When I left my job, I expected an instant boost in my happiness. And then it didn’t happen. I started thinking about it and had an epiphany:

The money didn’t make me happier either.

I was no happier as a millionaire than I was when I was just out of college with $60,000 in debt. Wealth doesn’t create happiness. You must figure that out for yourself!

The Paradox of Money

None of what I’ve mentioned requires money. You don’t need money to be healthy. You certainly don’t need it to spend time with your family.

Where does money fit into all of this then? To get money, we must trade our time. You can always earn more money, but you can’t change your expiration date. The only thing you can do then is increase the amount of time where work is optional.

And this is the paradox of money:

It’s simultaneously the most and least important part of life.

While you don’t need money to be happy or healthy, it buys time. And once you have time, you can structure your life optimally. The real goal is this:

Save enough money so that you don’t have to worry about money.

Money is not the end, only the start.

Advice For My Younger Self

If I were to do it all over again, I wouldn’t buy two new cars. I’d hack my living situation with roommates. I’d build wealth as fast as I could to minimize my working life and maximize my freedom years.

Time is a finite resource. If you’re younger than Warren, embrace his wise words and appreciate the years you have ahead of you. Put the pedal down and start living!


EDITOR’S NOTE: I think about this trade off alllll the time and actually have a saying for it – “I’d rather be young!” That’s what I tell myself anytime I catch myself getting jealous of what someone older than me has that I desperately want :) It doesn’t help when they’re much younger than me, haha, but it does if they’re much older! No way I’d trade decades of my life for more money. Also makes you appreciate how long it takes to acquire such wealth as well – it doesn’t come fast.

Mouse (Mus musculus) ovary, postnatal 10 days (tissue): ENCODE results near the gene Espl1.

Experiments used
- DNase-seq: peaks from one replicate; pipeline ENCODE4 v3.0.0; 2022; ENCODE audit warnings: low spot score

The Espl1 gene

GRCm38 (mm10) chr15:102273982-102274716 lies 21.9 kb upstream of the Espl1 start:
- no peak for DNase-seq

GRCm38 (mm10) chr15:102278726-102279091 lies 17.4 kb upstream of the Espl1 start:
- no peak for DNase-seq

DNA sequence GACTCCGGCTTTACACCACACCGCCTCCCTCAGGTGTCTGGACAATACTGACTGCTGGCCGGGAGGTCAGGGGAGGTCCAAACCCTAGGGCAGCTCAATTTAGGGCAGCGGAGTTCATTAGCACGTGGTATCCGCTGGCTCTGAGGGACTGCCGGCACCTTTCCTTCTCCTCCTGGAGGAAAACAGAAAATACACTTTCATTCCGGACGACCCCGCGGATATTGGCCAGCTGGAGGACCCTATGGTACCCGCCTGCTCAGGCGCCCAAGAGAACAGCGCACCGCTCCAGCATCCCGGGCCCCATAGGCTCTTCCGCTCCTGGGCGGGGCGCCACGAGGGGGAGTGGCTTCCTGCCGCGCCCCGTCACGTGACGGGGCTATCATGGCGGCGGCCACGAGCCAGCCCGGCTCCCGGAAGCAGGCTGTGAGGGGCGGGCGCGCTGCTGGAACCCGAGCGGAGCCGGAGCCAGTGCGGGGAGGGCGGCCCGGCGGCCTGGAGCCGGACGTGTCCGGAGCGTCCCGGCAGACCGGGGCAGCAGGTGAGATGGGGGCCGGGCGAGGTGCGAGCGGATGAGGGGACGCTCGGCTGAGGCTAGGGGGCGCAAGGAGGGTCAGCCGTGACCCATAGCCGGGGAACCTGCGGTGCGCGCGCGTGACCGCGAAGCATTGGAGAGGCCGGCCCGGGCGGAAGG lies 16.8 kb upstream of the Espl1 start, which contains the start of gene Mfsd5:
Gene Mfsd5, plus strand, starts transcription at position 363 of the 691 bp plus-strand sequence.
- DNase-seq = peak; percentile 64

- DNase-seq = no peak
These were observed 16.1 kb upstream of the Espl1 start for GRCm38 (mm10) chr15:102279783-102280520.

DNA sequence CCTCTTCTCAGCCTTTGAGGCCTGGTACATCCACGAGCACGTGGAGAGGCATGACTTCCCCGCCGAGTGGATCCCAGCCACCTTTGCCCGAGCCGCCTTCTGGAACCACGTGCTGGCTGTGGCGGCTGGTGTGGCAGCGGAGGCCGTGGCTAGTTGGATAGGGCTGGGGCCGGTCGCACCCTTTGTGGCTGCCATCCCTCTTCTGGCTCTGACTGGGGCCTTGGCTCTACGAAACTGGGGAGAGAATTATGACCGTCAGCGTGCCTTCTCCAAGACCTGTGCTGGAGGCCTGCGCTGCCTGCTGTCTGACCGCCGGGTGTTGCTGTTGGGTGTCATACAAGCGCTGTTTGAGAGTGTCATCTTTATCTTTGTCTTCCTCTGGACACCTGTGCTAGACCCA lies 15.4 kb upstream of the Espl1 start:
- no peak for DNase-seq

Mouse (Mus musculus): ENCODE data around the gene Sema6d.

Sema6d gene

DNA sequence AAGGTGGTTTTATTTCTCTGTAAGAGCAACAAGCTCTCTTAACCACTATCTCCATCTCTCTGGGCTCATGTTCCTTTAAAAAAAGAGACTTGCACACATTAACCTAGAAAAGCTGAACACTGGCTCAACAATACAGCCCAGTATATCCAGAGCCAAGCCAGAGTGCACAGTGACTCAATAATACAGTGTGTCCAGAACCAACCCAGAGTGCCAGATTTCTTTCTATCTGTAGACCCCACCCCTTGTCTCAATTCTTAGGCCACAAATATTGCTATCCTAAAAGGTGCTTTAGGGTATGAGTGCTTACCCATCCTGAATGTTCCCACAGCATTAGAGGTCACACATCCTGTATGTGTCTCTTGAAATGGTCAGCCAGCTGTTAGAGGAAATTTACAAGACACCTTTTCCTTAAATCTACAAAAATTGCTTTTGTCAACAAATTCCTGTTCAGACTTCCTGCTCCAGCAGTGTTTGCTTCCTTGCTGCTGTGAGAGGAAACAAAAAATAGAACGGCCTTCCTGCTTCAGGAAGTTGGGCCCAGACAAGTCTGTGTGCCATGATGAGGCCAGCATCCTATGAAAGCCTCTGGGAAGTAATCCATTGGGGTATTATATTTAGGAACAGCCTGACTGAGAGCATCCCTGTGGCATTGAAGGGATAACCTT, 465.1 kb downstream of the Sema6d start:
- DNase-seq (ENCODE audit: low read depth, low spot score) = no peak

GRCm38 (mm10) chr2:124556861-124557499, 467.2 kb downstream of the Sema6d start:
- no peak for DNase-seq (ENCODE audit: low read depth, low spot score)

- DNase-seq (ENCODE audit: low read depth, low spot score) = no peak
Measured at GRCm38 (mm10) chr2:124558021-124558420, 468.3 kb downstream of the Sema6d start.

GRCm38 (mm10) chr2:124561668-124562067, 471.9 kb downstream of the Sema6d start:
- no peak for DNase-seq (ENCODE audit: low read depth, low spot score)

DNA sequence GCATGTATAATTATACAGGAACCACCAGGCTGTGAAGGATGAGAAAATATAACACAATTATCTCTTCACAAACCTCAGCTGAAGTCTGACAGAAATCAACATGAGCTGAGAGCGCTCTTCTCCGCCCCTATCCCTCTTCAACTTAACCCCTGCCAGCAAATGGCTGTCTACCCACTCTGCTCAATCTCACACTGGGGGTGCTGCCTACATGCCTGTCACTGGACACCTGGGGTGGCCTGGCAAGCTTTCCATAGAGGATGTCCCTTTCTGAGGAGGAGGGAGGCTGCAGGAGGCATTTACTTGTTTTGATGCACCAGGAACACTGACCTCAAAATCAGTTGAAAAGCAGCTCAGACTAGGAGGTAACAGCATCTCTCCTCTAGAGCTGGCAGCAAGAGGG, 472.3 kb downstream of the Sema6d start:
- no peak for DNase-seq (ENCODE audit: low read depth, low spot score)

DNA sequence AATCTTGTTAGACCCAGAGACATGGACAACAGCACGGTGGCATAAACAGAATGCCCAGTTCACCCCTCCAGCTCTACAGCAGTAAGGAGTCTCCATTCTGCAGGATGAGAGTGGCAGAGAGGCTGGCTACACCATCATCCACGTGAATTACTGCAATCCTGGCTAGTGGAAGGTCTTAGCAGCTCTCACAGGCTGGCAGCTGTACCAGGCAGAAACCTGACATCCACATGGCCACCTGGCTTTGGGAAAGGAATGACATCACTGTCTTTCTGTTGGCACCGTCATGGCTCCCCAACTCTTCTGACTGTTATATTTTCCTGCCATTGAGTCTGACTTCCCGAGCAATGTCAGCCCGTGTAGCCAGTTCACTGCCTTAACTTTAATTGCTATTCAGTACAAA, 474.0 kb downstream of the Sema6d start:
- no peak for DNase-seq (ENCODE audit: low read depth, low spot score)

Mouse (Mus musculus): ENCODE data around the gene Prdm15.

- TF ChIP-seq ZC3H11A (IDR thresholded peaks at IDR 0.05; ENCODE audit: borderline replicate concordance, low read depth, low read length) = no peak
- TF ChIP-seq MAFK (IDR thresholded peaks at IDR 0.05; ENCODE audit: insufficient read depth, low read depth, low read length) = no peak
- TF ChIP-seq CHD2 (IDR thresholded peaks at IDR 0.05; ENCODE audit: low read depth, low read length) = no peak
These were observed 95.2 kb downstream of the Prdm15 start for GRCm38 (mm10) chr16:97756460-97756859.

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  1. Ember @ An Intentional Lifestyle August 23, 2017 at 6:10 AM

    Yes. I totally agree. I see people so much older, still chugging away at a full time job. Never questioning the status quo. We’re not to FI yet, but we are working towards it. We realized what we needed for our family (all that extra time) when we were in early 20s, and I’m glad. We have the chance to get there early and enjoy it for longer. This is a great reminder that I think we all need on a regular basis!

    1. Lance @ My Strategic Dollar August 23, 2017 at 7:57 AM

      This is the truth. I see people all around that are still struggling with their finances, even at an older age. I can’t imagine being in my 40’s, 50’s, 60’s still going through the stuff I’m going through today. I want to reach Fi so I can spend time with friends, family & children. I don’t want my finances to dictate my life.

      Great comment Ember.

  2. Mrs. Adventure Rich August 23, 2017 at 7:15 AM

    Yes! The whole reason Mr. Adventure Rich started down the path of frugality, financial responsibility and (hopefully) financial independence was because we saw far too many examples of people (especially married couples) allow financial stress and struggles ruin their lives, relationships and happiness. We did not one to be another example.